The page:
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Statistical tests used
The data obtained were tabulated and subjected to appropriate statistical analysis; unpaired t-test was used for pair-wise comparison of remaining root thickness, canal transportation, and centering ability between two groups. MannWhitney U-test was used to compare the instrumentation time between two groups. The statistical analysis was done using Statistical Package for the Social Sciences (SPSS) Version 20 (IBM Corp., Armonk, N.Y., U.S.A).
| Results|| |
Hyflex CM and PTN file systems did not show any difference in canal transportation and centering ability (P > 1). They showed a difference in the remaining root thickness [Table 1] and instrumentation time [Table 2]. PTN file system showed a greater amount of remaining root thickness and lesser instrumentation time than Hyflex CM file system. The difference in the remaining root thickness was observed at:
|Table 1: Pair-wise comparison of root thickness of tooth prepared with Hyflex CM and Protaper next files|
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|Table 2: Comparison of Instrumentation time of Hyflex CM and Protaper Next files using Mann-Whitney U-test|
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- The middle (P = 0.092) and apical third (P = 0.056) of the mesial side
- The apical third on the distal side of the prepared roots (P = 0.099).
| Discussion|| |
In this study, fifty freshly extracted human primary teeth having a root angulation of 15-30 degrees using the Schneider method were prepared using K-files, Hyflex CM, and PTN files. Mesial root of the mandibular first molar and palatal root of the maxillary first molar were used. This was done because the distal root of mandibular teeth showed maximal variation in the occurrence of the number of canals. The palatal root of the maxillary first molar rarely reported two canals and two distinct palatal roots. Both the file systems were used in the crown-down approach, as flaring the coronal portion of the root canal before instrumenting the apical region is beneficial as it increases the mechanical efficiency of the instrument and provides better access to the apical portion. Evaluation of the root thickness is important because excess removal of tooth structure could predispose teeth to root fracture. In this study, the root thickness of the teeth prepared with Hyflex CM and PTN files did not show much statistical significant difference, except at the middle (P = 0.092) and apical third (P = 0.056) of the mesial side and apical third (P = 0.099) on the distal side, where the significance value was more than 0.05 but <0.1. This result is in agreement with that of Jason Gagliardi et al. The difference in canal transportation and centering ability between the two groups at the coronal (P = 0.353 at CTc and P = 0.530 at CAc), middle (P = 0.762 at CTm and P = 0.257 at CAm), and apical (0.875 at CTa and P = 0.639 at CAa) section was not statistically significant. This result is in agreement with that of Troiano et al. and Mital P et al. The primary purpose for which rotary instruments are being utilized in primary dentition is due to its reduced instrumentation time. In this study, instrumentation time required by PTN files was significantly less when compared to Hyflex CM files, which could be explained by the fact that PTN does not over engage the dentin because of its design features such as off-centered mass of rotation and rectangular cross-section, thus reaching the working length faster when compared with Hyflex CM files. Moreover, the number of files used in PTN was less compared to Hyflex CM file system, which could be another reason for decreased instrumentation time. Hence, both PTN and Hyflex CM file system can be used in pulpectomy procedures in the primary teeth because of its greater ease in technique and lesser procedural error. However, due to an increased remaining root thickness and a decreased instrumentation time, when using PTN, it can be better recommended for its use in pediatric dentistry as it lessens the chairside time enabling better patient cooperation.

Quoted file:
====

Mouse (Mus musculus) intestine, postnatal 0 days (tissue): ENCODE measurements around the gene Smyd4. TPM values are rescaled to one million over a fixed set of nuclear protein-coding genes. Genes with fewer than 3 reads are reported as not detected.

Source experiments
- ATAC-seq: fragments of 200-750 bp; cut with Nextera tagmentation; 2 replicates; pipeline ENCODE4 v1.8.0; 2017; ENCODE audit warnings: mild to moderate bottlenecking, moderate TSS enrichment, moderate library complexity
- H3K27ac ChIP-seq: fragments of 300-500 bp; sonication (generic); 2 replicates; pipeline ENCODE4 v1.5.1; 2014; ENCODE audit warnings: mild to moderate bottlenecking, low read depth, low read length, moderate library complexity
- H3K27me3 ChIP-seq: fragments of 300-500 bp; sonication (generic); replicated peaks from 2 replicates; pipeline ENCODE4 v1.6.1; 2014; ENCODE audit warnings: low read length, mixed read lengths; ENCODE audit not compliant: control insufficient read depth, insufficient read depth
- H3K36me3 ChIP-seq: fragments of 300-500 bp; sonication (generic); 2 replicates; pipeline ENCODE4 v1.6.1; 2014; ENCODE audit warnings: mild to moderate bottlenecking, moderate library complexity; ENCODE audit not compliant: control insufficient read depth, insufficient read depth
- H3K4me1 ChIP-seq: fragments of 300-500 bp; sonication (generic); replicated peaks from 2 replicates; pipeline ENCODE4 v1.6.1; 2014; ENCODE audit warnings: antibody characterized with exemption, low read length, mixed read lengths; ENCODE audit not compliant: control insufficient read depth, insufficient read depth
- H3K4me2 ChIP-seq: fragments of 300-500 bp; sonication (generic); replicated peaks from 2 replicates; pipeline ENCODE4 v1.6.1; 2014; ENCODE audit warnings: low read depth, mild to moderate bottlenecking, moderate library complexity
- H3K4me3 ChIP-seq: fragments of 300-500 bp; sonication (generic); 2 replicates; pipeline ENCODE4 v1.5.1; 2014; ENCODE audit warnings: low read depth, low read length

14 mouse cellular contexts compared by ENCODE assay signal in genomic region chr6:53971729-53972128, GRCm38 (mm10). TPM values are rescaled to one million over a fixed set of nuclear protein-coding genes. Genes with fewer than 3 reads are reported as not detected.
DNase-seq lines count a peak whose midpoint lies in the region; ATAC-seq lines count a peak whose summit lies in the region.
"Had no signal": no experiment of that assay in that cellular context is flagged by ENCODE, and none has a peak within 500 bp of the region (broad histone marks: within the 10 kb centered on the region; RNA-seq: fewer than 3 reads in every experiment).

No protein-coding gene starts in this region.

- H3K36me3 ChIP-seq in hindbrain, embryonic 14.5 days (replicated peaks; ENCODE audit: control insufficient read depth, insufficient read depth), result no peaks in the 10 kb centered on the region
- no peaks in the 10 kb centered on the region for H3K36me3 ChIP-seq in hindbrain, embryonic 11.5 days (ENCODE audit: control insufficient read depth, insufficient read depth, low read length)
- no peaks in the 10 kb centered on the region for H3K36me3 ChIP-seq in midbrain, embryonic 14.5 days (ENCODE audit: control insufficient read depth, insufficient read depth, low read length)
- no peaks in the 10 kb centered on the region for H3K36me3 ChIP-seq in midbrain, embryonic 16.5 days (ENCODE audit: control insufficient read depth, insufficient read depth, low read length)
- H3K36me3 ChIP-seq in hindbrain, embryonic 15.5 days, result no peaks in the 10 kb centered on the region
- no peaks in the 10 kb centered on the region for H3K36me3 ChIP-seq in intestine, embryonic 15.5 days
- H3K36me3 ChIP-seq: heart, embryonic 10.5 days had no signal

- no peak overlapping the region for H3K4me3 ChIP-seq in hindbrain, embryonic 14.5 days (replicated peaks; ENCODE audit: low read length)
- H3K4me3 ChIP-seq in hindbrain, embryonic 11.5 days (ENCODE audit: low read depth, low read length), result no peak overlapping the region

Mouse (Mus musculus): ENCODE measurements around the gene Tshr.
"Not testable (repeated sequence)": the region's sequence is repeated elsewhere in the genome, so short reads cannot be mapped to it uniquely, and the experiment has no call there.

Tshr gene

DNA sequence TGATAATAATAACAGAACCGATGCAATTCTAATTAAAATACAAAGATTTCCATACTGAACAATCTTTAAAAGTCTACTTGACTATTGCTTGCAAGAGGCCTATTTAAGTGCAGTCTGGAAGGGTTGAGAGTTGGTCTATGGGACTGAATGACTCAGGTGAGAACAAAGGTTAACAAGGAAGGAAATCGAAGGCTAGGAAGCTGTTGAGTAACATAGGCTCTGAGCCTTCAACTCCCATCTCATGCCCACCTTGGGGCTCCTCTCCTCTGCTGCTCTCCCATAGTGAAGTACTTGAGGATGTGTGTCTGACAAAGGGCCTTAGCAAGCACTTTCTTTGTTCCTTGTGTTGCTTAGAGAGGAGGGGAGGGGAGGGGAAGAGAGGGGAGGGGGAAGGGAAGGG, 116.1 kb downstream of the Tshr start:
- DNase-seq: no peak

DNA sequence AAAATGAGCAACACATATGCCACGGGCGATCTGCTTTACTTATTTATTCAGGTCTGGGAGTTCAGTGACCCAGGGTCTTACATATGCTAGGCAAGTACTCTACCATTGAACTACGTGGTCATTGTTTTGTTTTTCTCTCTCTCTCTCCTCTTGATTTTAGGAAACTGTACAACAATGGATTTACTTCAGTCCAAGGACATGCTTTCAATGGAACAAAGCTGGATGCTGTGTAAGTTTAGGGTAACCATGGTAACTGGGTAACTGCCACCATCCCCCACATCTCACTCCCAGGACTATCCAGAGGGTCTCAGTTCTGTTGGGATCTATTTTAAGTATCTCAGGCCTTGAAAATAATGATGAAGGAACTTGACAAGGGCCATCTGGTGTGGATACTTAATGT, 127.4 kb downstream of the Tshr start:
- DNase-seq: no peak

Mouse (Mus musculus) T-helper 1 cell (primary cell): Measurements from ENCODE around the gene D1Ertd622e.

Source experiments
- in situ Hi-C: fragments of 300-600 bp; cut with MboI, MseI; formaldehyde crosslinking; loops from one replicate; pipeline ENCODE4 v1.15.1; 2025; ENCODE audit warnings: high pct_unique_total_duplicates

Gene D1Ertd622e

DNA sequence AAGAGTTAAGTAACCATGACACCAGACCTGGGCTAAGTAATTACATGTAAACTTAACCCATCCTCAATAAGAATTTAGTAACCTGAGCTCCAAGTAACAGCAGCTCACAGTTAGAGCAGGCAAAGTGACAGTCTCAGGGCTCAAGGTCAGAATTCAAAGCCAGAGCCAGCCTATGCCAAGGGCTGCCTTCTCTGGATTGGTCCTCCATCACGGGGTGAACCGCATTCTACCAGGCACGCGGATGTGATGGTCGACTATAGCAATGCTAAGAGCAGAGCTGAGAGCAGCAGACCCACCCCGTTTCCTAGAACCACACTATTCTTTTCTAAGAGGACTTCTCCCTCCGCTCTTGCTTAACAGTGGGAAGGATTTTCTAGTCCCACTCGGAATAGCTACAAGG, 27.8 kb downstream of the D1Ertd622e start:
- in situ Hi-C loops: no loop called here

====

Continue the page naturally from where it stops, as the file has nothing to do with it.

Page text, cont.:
| Conclusions|| |
Under the conditions of the present study, the following conclusions can be drawn:
- Hyflex CM and PTN files maintained good amount of remaining root thickness
- Hyflex CM and PTN files produced less canal transportation and good centering ability
- Instrumentation time required with PTN files is significantly less when compared to hyflex CM files.
Financial support and sponsorship
Conflicts of interest
There are no conflicts of interest.
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[Figure 1], [Figure 2], [Figure 3]
[Table 1], [Table 2]